If you're big fans the likes Stevie Ray Vaughan (SRV), Jimi Hendrix, Robin Trower, or Tommy Bolin, you better snap and check Gugun Power Trio's "Solid Ground" out. Why I told you this? In nowadays such dying blues scene, high quality blues musician references from all over the world is a need. Both SRV and Hendrix were rest in peace and left us their undoubtedly great musical legacy. Their legacy means nothing without their highly influenced successor or musicality inheritor.
Gugun, technically is a killer guitarist with awesome ability to rock on. His amazing progressive rhythm and incredible solos remind us to both SRV and Hendrix in unison. What about vocals? Gugun rules even with his double role as lead guitar and vocals. He has good ability to manage both bluesy sound and groovy vocals. Gugun is lucky, his fellow band-mates bassist John "Jono" Armstrong and drummer Aditya "Bowie" Wibowo delivered their skillful performance. Both Jono and Bowie are respectively talented musicians. That's right that Gugun writes and composes most of their music material and song structure, but Jono is the man in writing lyrics. Bowie, the youngest one in the band, is renowned by his typical jazzy drumming.
If someone asked me about Solid Ground
rocking taste, I would refer its blueprint to retro-70s where Hendrix's classic guitar-oriented vibration ruled all over the gig. Then what does the album offer us? Is anything special and worthy tunes to hail on? I would say: flexibility. Yeah, that's right! This album offers us its flexibility in sharing and adopting other genres (or subgenre) within blues-rock range. It's a versatile album! The first two songs called "Solid Ground" and "One Heavy Night". They attacked us with heavily and groovy tunes, a bit funky rhythm, and of course these songs are well crafted with strong bluesy taste. What else could I tell you, solos, and riffs? Yeah Gugun will rock you in the face while Bowie and Jono keep up the tempo. Then, next two songs, "Soul on Fire" and "Vixen Eyes" are absolutely smooth-funky blended with groove-bluesy. These two songs are typical easy listening tunes; people called it radio friendly, or whatever! I must admit the songs hardly impossible for us not to shake the head. Even in easy listening pattern, Gugun shows us that he's the man. In about a minute of ending part, he reverberates the tunes with his solos till the song fades out.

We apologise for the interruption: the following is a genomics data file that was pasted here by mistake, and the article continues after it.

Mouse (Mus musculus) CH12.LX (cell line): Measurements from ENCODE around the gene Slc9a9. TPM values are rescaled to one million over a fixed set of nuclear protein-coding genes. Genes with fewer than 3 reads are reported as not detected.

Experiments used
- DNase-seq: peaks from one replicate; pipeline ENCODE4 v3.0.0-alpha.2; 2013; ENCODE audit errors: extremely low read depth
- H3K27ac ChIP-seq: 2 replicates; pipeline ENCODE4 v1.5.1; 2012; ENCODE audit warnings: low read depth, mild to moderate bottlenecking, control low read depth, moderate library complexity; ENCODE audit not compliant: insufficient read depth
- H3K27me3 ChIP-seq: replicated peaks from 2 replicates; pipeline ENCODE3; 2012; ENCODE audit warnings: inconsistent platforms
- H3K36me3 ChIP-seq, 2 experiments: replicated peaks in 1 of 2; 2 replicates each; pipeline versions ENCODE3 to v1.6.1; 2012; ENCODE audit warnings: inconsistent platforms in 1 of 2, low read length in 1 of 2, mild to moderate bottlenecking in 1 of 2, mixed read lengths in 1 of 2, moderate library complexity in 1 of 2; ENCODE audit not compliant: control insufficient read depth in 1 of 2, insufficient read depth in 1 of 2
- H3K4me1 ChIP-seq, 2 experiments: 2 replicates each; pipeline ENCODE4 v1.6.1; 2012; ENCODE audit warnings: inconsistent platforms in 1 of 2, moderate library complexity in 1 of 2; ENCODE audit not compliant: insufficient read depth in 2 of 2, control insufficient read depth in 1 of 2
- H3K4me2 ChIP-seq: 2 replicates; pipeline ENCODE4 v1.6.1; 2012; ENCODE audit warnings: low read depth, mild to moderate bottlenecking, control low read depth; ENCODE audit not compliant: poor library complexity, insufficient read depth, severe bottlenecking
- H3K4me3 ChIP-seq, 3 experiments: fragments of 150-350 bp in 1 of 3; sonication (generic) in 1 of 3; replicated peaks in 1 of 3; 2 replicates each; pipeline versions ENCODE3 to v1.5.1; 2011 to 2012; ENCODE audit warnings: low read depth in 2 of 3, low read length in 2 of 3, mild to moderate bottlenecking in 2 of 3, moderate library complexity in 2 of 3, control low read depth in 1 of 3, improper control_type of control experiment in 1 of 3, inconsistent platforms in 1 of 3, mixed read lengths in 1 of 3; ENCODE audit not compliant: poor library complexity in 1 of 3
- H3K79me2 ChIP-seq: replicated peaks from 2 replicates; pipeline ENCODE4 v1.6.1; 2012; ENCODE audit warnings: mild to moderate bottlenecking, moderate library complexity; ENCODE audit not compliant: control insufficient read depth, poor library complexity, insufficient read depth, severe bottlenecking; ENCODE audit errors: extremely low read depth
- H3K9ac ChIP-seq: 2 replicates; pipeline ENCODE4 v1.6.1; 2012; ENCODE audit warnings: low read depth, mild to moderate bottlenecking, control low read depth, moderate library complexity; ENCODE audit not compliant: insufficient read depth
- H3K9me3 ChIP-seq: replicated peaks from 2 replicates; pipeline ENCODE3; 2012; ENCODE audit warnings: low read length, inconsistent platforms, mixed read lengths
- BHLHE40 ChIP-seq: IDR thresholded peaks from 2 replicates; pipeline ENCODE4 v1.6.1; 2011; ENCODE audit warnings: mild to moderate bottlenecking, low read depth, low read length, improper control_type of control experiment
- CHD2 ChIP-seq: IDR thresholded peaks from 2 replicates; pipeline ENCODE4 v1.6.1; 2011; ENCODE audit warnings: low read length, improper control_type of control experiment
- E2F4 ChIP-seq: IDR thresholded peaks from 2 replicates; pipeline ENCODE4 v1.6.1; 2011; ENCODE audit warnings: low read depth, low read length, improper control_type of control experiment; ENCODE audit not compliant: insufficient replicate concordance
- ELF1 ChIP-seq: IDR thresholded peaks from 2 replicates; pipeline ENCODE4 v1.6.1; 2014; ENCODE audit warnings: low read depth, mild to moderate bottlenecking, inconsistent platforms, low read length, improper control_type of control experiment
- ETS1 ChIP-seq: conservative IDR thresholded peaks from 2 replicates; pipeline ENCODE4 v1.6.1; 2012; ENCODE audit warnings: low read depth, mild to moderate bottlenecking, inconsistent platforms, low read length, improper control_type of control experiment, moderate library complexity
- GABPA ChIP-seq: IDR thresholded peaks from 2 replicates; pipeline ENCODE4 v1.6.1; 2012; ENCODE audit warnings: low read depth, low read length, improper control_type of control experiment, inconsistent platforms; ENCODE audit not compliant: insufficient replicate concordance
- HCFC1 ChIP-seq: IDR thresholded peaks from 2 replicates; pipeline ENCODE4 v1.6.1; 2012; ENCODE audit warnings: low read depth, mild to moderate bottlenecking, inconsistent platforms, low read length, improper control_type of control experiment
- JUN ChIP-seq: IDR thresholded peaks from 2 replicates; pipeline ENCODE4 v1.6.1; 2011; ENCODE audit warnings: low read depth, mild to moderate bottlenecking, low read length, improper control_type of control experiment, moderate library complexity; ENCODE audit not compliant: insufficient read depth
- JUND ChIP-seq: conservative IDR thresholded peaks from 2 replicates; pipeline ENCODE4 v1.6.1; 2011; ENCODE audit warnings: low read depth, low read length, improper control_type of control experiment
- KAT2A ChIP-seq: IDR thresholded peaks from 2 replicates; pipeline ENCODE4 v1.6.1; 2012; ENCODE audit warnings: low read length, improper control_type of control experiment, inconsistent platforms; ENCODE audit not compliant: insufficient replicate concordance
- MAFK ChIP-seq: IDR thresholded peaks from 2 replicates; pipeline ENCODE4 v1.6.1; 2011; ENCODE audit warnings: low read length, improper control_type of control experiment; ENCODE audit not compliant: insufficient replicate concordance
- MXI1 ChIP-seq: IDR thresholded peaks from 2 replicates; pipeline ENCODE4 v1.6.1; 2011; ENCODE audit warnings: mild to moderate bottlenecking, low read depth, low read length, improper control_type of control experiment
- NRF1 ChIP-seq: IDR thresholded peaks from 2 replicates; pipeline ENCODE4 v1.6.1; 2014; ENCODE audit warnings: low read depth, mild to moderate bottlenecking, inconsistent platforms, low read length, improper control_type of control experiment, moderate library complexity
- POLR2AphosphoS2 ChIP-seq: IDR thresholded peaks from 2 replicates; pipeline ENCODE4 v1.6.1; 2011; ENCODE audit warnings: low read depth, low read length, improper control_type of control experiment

The next two songs offer us somewhat typical classic blues-rock. Song "Mission", first minute it aired you might think it just a simple blues riff play, but wait a minute! The rest minutes you will hear a complex riff and of course beautiful guitar patterns. I’m sure fans of SRV or Jimi Hendrix will love it. Then song "Trampled Rose", it's a slowly cool blues thought. The most important thing, in last three minutes of the song, more and more Gugun improvised his solos. I love the way Bowie kept his up-beat and down-beat drum tempo. Soundly asleep! Then song "Silent Rider", I love when Gugun tries imitating the riffs by his mouth, um, it's a mouth pentatonic scale practice I guess! The song is a bit jazzy, but don't let it fool you around; it's fundamentally blues with a lot of funky guitar rhythms. Fresh track! Our next two songs; "I'm Juicy" and "Funky Chicken" are basically, yea, what else can I say; they're typically a bit similar with the first two tracks! Then, follow-on track "Marching Strut" where they dedicated it to Tommy Bolin. I thought the song title was inspired by Tommy Bolin's "Marching Powder". The track is a typical jamming session with about eight minutes of music. It's fairly good, progressive and smooth, but isn't the best piece of the album. Bowie and Jono explored and improvised their skill in this "free jamming" track.
That's my point of view about "Solid Ground" Instrumentally, how it sounds. Then what about lyric concept? Is it crafted in a conceptual album? Does each song have a linear attribute to each other? If you asked such questions, I have to say honestly right now, I have no idea about it and just for a while let the music speak itself! Lastly the conclusion; "Solid Ground" is not a revolutionary blues-rock release, but blues lover should know how to appreciate this excellent release. It's a worthy stuff!